Home, Sweet Home, by Henry Rowley Bishop

Home, Sweet Home cover

Chicago: McKinley Music, [prob. early 20th century]

Home, Sweet Home” was the single most popular song of the entire 19th century, both in the United States and in England. Its success may owe more to the American poet who wrote the words than to the English composer of the tune.

Henry Rowley Bishop was the most respected English musician of his generation. Contemporaries even called him the “English Mozart.” Almost single-handed, he kept the tradition of English opera alive.

English opera and Bishop’s reputation.

“Opera” seems highbrow nowadays. In the early nineteenth century it was the popular music of the upper class–that is, if it was in Italian. English opera at its best kept the original Italian tunes and replaced the recitative with spoken dialogue and eliminated anything else that was difficult for casual theatergoers to understand.

At its worst, English opera mutilated even the tunes, while the arrangers, Bishop being the most prominent, introduced their own tunes, whether they made any dramatic sense or not.

In between the two extremes, Bishop and others provided musical set pieces for otherwise spoken dramas quite apart from the Italian operatic tradition. For the most part, Bishop provided the music for an evening at the theater with workmanlike skill, usually good taste, and occasionally excellence.

In other words, English opera was popular music of not quite the highest social status. Popular music by definition is a commercial, nowadays even industrial music, aimed at people who appreciate new songs and rather quickly lose interest in anything very old. The songs Bishop and others interpolated into English opera remained in favor long after the original theatrical settings were forgotten.

Over the course of the nineteenth century, Bishop’s reputation plunged more steeply than just about anyone else’s of his generation. Today, he is known only as the composer of “Home, Sweet Home,” which he never claimed as an original composition. It came from a Sicilian Air that he included in a compilation of em>National Airshe had edited in 1821.

The words, by John Howard Payne

John Howard Payne

John Howard Payne

The author of the words, John Howard Payne, began an acting career at the Park Theatre in New York in 1809. In 1813, he decided to try his hand at acting in London, the first American actor to try to establish a foreign career. He succeeded with the public, but having no business sense, never made a good living.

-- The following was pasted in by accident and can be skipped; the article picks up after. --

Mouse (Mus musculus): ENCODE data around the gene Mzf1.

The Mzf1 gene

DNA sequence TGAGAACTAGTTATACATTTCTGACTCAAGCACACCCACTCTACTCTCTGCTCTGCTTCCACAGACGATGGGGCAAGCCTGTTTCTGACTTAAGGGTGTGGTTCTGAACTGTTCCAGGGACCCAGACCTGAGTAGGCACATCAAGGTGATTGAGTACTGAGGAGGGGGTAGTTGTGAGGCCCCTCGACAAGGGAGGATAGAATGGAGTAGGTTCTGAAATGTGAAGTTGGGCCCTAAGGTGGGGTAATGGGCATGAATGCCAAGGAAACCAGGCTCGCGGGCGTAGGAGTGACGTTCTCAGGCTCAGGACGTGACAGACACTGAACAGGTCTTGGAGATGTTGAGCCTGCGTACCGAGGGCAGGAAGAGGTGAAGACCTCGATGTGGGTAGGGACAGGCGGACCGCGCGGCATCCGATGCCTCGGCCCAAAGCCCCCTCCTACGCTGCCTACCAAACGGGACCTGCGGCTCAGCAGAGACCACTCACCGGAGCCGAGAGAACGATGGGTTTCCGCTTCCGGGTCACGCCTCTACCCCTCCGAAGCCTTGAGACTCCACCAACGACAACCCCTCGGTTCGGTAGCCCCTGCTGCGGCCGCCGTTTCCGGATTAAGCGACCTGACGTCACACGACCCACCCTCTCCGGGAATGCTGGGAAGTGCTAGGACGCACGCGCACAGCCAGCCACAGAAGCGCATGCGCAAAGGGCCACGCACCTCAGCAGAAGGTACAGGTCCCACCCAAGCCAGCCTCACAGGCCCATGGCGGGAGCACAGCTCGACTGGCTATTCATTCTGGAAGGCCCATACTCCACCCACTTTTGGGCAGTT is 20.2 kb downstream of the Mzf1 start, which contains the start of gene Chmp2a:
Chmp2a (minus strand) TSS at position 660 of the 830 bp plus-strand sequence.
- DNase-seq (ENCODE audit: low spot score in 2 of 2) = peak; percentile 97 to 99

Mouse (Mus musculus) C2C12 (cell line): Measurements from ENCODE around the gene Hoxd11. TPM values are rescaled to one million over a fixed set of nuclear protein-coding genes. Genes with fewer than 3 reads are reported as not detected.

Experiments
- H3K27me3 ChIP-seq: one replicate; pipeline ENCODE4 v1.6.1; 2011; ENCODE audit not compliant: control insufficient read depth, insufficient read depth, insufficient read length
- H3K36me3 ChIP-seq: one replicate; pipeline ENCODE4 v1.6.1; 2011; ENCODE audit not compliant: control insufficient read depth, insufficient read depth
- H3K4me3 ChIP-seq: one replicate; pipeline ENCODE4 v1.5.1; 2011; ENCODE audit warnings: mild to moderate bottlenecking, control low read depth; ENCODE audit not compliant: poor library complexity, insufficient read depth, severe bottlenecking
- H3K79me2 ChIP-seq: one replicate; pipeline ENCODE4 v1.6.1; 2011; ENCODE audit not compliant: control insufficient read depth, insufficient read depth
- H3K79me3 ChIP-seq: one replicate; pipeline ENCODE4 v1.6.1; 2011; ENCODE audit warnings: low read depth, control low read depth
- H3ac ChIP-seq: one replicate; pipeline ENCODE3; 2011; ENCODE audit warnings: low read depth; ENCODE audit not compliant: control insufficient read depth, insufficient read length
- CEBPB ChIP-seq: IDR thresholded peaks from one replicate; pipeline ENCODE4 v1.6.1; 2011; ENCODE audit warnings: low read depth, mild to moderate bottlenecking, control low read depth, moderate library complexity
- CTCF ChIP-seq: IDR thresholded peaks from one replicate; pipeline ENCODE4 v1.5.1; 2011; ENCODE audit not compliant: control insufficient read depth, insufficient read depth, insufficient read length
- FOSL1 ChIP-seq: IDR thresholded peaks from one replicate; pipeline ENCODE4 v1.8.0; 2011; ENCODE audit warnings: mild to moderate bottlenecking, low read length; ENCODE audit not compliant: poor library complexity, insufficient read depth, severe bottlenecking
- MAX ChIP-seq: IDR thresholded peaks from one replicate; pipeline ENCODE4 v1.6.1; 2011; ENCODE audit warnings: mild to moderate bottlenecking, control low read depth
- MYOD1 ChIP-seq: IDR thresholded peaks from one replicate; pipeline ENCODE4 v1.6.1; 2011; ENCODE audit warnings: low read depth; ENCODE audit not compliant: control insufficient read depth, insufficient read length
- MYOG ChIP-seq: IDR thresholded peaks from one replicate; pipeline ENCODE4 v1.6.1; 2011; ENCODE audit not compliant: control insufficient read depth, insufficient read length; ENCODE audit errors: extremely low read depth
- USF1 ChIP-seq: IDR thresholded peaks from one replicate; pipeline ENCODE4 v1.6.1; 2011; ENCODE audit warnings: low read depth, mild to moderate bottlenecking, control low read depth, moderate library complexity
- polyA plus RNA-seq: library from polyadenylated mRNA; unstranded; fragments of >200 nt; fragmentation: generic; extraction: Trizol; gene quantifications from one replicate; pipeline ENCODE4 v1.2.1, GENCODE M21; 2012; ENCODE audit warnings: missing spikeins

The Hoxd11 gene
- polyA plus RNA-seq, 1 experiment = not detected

He became quite successful for a time, not only as an actor, but as a writer. When he wrote the text for Bishop’s “opera” Clari, or the Maid of Milan, (1823) he included his poem “Home, Sweet Home.” Both became immediately successful, although Payne never benefitted financially from it.

Payne wrote “Home, Sweet Home” at a time of great personal unhappiness and loneliness. The poem tapped into a universally understood pain of separation and loss that almost anyone could relate to. He had left New York as a young man of 22 shortly after his father died. He had begun his acting career largely because of the death of his mother and the failure of his father’s business.

But he didn’t stay in London. His wandering spirit led him to travel to other cities, where he was always alone. In 1822, he was in Paris, broke, and staying in a cheap room. He composed his poem as he listened to the cheerful, bustling crowds on the street below.

Later in life, he enjoyed telling the story of another time when, broke and alone on a Christmas Eve in London, he stood out on the street listening to people singing “Home, Sweet Home” in a rich man’s parlor.

International success of “Home, Sweet Home”

Home, Sweet Home 1st page

Home, Sweet Home 1st page, from the same edition as the cover above.

Just as Broadway composers always seemed to know which songs would become hits—and reprised them several times to make sure audiences could leave the theater humming them, Bishop used the Sicilian Air as a theme song in Clari.Whether because of Bishop’s music or Payne’s poem, the song soon became popular all over Europe and in the United States.

The American premiere of Clari took place in November 12, 1823 at the Park Theatre, just six months after it opened in London. So many American publishers issued “Home, Sweet Home” that it is not possible to determine which was the first. An unsubstantiated report claims that 100,000 copies were sold during the first year.

“Home, Sweet Home” found its way into many “operas” besides Clari. Bishop himself produced one called Home, Sweet Home in 1829. Every famous female singer on both sides of the Atlantic performed it for the rest of the century. Soldiers on both sides of the American Civil War loved it.

Bishop’s songs were popular in this country at least a decade before “Home, Sweet Home” appeared. His later songs continued to meet with popular approval for the rest of his life, but nothing else ever approached “Home, Sweet Home” in popularity.

The song’s success can hardly be attributed to Bishop’s music. While a newspaper review of the London premiere describes the tune as “altogether of a very superior description,” later critics have judged it harshly, one even calling it one of Bishop’s worst tunes.

No, “Home, Sweet Home” remains popular because Payne, in writing from his own misery, so completely captured the sense of loss and desolation that, in one way or another, everyone else feels from time to time.


Sources:
Yesterdays: Popular Song in America by Charles Hamm (Norton, 1979)
“Bishop, Sir Henry Rowley” by Nicholas Temperley in The New Grove Dictionary of Music and Musicians (1980 edition)
Photo credits: All images public domain.


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